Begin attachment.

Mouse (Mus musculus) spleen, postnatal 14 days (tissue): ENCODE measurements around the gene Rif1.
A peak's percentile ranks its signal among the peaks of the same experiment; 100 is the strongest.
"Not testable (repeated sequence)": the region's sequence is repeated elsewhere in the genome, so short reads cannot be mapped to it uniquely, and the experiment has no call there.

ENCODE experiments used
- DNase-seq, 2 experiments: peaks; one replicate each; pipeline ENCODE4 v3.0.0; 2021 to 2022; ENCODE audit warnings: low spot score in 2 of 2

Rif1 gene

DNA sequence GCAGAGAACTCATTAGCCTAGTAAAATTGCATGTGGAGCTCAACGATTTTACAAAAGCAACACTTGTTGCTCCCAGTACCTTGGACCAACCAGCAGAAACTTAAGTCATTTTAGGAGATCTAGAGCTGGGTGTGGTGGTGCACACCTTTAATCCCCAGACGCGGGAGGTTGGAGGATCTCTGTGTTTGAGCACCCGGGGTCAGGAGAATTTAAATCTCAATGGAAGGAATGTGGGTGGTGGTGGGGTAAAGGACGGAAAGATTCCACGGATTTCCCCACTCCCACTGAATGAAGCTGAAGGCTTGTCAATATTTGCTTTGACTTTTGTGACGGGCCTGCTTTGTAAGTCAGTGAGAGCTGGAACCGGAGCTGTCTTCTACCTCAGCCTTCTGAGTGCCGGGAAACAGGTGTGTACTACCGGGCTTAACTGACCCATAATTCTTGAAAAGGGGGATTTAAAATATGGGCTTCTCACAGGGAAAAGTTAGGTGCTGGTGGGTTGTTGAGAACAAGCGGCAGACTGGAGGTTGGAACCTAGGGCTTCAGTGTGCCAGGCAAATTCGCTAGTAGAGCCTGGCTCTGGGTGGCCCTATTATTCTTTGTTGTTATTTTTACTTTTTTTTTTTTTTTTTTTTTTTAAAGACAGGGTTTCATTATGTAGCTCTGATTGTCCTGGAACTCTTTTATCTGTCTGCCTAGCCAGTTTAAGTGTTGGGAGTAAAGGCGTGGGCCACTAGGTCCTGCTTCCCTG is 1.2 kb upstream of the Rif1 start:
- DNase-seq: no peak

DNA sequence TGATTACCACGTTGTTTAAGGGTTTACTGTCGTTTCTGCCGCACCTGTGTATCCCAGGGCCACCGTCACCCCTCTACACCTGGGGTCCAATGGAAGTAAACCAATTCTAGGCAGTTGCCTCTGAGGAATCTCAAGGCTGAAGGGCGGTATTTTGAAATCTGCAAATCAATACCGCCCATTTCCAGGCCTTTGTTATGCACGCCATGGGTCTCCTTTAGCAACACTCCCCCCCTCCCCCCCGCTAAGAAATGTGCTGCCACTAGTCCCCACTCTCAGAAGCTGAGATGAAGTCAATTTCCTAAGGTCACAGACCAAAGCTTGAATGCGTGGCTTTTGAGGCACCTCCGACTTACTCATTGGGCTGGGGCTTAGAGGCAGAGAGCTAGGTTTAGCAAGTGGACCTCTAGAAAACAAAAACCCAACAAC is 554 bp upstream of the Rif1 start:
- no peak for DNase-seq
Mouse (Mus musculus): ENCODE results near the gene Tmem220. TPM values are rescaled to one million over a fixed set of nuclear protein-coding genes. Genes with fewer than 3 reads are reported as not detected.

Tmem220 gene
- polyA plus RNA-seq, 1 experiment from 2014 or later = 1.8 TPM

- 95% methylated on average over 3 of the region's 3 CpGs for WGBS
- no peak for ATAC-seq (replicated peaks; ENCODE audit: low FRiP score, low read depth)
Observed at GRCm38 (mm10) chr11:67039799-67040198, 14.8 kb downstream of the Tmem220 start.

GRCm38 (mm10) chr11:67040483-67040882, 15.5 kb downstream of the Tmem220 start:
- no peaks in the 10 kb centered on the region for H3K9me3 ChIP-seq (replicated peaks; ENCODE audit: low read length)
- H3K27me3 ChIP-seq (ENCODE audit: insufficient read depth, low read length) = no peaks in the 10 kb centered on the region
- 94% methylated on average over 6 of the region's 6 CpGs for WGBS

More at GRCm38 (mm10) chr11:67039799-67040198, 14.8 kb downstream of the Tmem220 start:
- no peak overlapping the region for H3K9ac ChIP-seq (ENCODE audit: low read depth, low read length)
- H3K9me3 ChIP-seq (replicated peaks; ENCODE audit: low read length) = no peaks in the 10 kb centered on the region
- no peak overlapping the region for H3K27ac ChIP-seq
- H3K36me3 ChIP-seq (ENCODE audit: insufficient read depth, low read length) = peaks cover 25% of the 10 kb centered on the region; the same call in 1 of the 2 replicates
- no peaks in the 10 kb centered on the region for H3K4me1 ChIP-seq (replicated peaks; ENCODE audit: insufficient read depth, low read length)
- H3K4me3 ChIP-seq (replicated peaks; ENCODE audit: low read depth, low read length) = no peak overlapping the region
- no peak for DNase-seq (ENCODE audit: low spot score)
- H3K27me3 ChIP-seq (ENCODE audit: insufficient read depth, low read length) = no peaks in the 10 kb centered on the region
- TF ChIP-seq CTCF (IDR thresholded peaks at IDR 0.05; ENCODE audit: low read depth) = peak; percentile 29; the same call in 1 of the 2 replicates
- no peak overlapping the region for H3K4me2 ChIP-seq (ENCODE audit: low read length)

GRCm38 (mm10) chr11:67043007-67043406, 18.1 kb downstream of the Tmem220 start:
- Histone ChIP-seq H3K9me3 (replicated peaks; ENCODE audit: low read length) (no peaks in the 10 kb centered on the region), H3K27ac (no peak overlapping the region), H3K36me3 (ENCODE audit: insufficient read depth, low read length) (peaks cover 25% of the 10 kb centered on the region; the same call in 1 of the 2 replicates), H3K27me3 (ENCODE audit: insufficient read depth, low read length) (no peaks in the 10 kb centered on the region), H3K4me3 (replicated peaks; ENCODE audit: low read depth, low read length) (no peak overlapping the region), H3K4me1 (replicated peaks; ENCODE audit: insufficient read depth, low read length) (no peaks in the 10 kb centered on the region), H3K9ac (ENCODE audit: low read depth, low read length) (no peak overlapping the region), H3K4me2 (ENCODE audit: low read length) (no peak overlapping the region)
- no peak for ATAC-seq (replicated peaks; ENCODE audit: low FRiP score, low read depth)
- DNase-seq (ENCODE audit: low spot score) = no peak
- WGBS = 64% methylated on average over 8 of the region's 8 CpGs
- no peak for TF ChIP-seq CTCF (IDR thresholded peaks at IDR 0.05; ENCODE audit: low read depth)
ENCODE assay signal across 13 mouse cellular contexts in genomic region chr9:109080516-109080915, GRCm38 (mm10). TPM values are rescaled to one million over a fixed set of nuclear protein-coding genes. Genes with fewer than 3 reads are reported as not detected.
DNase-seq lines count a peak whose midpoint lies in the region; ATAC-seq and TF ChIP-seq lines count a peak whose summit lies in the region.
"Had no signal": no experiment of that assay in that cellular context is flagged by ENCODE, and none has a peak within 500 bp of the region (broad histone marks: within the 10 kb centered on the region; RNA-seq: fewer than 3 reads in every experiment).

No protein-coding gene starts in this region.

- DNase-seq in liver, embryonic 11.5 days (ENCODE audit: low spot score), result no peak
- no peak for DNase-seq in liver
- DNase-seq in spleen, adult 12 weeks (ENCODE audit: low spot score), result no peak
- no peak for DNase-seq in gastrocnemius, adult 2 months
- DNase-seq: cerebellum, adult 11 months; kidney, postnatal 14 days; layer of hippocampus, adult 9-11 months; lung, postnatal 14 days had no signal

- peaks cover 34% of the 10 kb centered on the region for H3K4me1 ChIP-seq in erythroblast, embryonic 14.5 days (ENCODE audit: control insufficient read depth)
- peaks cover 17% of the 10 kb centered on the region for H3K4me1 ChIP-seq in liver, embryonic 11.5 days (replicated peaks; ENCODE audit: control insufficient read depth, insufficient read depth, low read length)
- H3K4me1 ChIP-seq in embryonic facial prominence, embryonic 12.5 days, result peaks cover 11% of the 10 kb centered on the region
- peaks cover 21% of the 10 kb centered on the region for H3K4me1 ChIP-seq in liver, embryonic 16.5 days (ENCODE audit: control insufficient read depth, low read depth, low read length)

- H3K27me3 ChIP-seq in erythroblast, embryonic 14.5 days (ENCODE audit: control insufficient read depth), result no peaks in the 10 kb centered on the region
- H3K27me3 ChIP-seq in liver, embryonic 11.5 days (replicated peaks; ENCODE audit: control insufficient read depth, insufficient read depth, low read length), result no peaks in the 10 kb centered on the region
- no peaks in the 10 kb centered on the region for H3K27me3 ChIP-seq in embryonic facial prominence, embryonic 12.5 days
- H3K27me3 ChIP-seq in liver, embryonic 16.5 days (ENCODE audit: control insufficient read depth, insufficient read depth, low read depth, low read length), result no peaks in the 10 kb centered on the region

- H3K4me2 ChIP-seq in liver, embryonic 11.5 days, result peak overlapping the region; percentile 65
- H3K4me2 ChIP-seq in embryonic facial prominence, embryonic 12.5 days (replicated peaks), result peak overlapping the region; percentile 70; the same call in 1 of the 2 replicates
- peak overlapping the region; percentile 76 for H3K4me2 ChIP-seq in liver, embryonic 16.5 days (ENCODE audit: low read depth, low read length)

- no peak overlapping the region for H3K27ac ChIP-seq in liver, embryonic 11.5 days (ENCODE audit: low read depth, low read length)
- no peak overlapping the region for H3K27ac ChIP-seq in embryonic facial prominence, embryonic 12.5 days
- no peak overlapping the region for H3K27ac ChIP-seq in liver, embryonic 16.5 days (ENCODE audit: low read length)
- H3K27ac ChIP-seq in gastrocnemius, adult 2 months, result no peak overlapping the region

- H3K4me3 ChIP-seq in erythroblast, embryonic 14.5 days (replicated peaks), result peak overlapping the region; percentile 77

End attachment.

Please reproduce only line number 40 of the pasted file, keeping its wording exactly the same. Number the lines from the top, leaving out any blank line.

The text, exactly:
"Had no signal": no experiment of that assay in that cellular context is flagged by ENCODE, and none has a peak within 500 bp of the region (broad histone marks: within the 10 kb centered on the region; RNA-seq: fewer than 3 reads in every experiment).